ResourcefulViews aims to take RESTful conventions beyond controllers and into views by extending the 'map.resources' method to install a comprehensive vocabulary of resource-oriented view helpers
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README

= ResourcefulViews 0.2

ResourcefulViews aims to take RESTful conventions beyond controllers and into views by extending the 'map.resources' method to install a comprehensive vocabulary of resource-oriented view helpers


== Why?

Rails, being it's opinionated self, establishes strong RESTful conventions for routes and controllers. In comparison, Rails appears to have few opinions about how views should be written, let alone CSS sheets or JavaScripts. I think this is some wasted RESTful momentum worth recouping, and ResourcefulViews is here to recoup it.

The vision is that once an application's resources are defined, developers and designers will have a rich, shared vocabulary of view helpers and CSS classes readily available, greatly reducing the need to come up with their own, potentially conflicting vocabularies, and freeing them to focus on higher level problems instead.


== How?

For every resource defined in routes.rb via 'resources' or 'resource', ResourcefulViews defines seven helper methods (plus some extra ones). For each of the seven 'CRUD' actions one helper is installed which:

* is named '[CRUD action]_[route name prefix][resource name]': 'create_table', 'destroy_table_leg', 'new_table_top', etc.
* renders either a link (index new show edit) or a form (create update delete), that, when clicked/submitted, will trigger an HTTP request which gets routed to the helper's CRUD action on the resource's controller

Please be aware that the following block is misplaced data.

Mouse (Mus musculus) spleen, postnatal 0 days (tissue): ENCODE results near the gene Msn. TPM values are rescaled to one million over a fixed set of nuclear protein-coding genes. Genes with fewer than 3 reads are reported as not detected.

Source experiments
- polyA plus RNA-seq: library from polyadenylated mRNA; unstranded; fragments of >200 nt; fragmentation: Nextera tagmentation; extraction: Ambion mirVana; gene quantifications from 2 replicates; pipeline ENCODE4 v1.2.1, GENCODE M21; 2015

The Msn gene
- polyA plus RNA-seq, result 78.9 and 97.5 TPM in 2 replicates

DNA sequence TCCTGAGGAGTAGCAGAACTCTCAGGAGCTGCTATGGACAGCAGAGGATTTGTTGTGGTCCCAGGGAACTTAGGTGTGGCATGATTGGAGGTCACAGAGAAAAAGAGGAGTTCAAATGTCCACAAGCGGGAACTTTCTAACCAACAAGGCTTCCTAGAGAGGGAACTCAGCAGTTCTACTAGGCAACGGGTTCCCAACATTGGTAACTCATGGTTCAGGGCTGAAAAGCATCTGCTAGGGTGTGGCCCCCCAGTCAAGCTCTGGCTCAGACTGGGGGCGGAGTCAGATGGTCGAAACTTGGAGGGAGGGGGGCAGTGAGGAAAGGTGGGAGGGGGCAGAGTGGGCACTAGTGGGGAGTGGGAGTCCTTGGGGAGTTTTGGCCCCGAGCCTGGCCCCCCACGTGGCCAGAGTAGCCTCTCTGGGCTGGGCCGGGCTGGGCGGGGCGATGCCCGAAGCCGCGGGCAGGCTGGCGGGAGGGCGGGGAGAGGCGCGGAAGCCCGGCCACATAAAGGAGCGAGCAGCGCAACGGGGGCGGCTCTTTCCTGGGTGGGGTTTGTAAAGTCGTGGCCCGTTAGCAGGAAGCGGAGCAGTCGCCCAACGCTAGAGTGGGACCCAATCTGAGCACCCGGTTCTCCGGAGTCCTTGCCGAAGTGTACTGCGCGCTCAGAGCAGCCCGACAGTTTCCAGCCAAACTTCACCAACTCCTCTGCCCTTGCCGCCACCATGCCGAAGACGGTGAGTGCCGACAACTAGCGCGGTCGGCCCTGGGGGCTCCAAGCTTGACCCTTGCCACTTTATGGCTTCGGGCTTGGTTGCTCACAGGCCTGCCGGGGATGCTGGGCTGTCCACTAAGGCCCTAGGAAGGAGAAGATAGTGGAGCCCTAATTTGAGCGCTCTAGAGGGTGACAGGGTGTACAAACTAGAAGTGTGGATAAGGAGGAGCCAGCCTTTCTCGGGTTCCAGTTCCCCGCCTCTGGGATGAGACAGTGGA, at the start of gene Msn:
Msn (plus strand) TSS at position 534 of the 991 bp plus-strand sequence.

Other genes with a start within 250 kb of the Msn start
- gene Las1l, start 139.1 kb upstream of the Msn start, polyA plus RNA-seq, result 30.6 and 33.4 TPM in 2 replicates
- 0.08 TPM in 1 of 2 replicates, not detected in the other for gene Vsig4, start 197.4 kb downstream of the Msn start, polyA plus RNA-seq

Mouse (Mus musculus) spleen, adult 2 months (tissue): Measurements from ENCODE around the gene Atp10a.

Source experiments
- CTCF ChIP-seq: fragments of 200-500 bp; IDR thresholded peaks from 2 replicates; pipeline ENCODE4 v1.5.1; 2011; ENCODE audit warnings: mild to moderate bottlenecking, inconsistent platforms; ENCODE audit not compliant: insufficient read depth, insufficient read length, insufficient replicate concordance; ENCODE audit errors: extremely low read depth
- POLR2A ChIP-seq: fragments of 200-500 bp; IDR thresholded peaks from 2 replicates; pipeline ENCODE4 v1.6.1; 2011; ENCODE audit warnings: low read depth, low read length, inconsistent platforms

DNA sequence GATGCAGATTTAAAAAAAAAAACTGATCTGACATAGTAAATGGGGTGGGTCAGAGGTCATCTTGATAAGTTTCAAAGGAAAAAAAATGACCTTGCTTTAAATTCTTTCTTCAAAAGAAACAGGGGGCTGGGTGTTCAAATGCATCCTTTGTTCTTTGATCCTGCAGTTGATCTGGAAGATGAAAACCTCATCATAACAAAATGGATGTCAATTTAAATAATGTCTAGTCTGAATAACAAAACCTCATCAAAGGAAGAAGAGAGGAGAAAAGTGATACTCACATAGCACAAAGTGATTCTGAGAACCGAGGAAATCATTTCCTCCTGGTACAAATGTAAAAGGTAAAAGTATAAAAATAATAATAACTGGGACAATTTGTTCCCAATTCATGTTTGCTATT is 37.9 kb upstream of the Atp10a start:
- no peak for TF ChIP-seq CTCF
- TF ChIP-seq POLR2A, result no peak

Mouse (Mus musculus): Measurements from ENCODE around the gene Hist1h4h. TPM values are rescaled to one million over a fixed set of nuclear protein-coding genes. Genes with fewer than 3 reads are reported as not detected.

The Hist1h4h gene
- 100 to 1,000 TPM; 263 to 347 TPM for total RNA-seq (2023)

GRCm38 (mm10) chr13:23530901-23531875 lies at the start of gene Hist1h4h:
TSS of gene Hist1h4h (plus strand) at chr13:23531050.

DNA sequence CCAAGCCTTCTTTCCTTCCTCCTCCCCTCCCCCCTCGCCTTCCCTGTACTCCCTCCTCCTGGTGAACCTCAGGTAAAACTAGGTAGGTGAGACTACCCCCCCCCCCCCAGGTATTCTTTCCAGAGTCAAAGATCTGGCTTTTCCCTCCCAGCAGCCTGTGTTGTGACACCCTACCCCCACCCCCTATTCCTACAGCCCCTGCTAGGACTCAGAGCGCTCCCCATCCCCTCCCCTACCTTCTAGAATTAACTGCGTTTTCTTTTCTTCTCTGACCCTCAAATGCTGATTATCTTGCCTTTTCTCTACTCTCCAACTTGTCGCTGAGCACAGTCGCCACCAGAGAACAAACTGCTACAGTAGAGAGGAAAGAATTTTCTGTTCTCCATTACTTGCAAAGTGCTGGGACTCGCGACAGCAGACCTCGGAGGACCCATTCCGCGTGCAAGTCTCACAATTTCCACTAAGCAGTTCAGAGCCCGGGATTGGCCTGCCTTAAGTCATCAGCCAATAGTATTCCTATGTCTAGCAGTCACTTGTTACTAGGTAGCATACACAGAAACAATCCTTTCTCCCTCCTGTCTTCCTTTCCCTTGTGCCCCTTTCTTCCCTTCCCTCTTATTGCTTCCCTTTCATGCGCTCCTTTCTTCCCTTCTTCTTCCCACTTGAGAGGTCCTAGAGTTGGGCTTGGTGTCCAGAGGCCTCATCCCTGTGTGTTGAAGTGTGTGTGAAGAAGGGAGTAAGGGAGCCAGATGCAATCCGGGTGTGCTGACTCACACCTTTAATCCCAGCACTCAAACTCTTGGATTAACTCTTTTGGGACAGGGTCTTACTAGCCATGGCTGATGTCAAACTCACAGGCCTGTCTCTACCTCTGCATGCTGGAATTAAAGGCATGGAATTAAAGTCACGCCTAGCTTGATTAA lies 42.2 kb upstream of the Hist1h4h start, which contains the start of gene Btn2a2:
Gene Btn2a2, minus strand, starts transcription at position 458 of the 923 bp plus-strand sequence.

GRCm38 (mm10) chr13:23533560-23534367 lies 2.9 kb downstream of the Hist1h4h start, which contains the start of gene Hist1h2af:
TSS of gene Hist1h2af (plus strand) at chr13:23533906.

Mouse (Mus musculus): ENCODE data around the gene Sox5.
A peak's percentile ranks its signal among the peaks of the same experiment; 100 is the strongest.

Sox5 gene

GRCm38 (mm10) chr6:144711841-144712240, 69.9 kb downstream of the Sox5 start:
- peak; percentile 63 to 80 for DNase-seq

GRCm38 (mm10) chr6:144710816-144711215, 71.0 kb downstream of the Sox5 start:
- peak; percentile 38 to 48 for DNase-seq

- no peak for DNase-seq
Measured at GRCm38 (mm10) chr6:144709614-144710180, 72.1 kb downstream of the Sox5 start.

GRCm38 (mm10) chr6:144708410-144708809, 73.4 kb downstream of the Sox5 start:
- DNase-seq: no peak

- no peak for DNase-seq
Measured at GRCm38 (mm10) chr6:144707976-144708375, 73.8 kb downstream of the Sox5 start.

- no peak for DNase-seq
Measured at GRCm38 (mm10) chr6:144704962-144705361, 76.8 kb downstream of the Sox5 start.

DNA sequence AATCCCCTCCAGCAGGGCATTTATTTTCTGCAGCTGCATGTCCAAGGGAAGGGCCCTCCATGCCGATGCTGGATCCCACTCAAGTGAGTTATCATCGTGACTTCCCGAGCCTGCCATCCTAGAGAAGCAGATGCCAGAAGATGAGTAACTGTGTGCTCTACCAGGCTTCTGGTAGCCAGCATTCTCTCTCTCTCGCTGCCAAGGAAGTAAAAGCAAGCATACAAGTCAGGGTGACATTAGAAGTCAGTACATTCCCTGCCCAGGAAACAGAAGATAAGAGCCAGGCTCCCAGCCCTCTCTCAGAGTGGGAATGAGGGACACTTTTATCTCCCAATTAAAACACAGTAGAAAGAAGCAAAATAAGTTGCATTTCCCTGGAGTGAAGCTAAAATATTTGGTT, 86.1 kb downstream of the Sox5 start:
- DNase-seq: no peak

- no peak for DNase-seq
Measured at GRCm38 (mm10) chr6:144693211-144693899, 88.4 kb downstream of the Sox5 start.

* equips the link/form with a set of standard class attributes composed of the resource name, the CRUD action name, plus the two joined with '_' to help IE ('create table create_table')


== Basic example:

Say you have an app for furnishing your dream aparmtment, with a 'tables' resource. With ResourcefulViews installed, <code>map.resources :tables</code> will not only install the standard named route helpers, but also the following ones:

  index_tables, new_table, create_table, show_table, edit_table, update_table, destroy_table

Now let's look at a vertical slice through an application, with the deletion of a 'table' resource as an example:

==== Routes

  map.resources :tables

==== Controller

  class TablesController < ActiveRecord::Base
    def  destroy
      @table = Table.find(params[:table])
      @table.destroy
      redirect_to :action => 'index'
    end
  end
  
==== View

So far so familar. However, here is where Rails drops the RESTful ball. With ResourcefulViews, however, you can write in your views:

  <% destroy_table(@table) %>
  
  # this will render:
  <form action="/tables/1" method="post" class="destroy table destroy_table">
    <input type="hidden" name="_method" value="delete" />
    <button type="submit">Delete</button>
  </form>
  
Note the auto-generated class names, allowing you to use 'resourceful' naming conventions beyond the view, for example in CSS sheets and JavaScript scripts:
  
==== CSS
  
  form.destroy_table button { background-image: url(/images/buttons/remove.png) }
  
==== JavaScript
  
  # LowPro behavior:
  Event.addBehavior({
    'form.destroy': ConfirmDestroyResource()
  });
  
==== Tests

  # rspec story step
  Then(/the page should have a(n?) ([a-z_]+) ([a-z_]+) (form|link)/) do |_, crud_action, resource_name, tag|
    response.should have_tag("#{tag}.#{crud_action}_#{resource_name}")
  end
  
  # rspec text story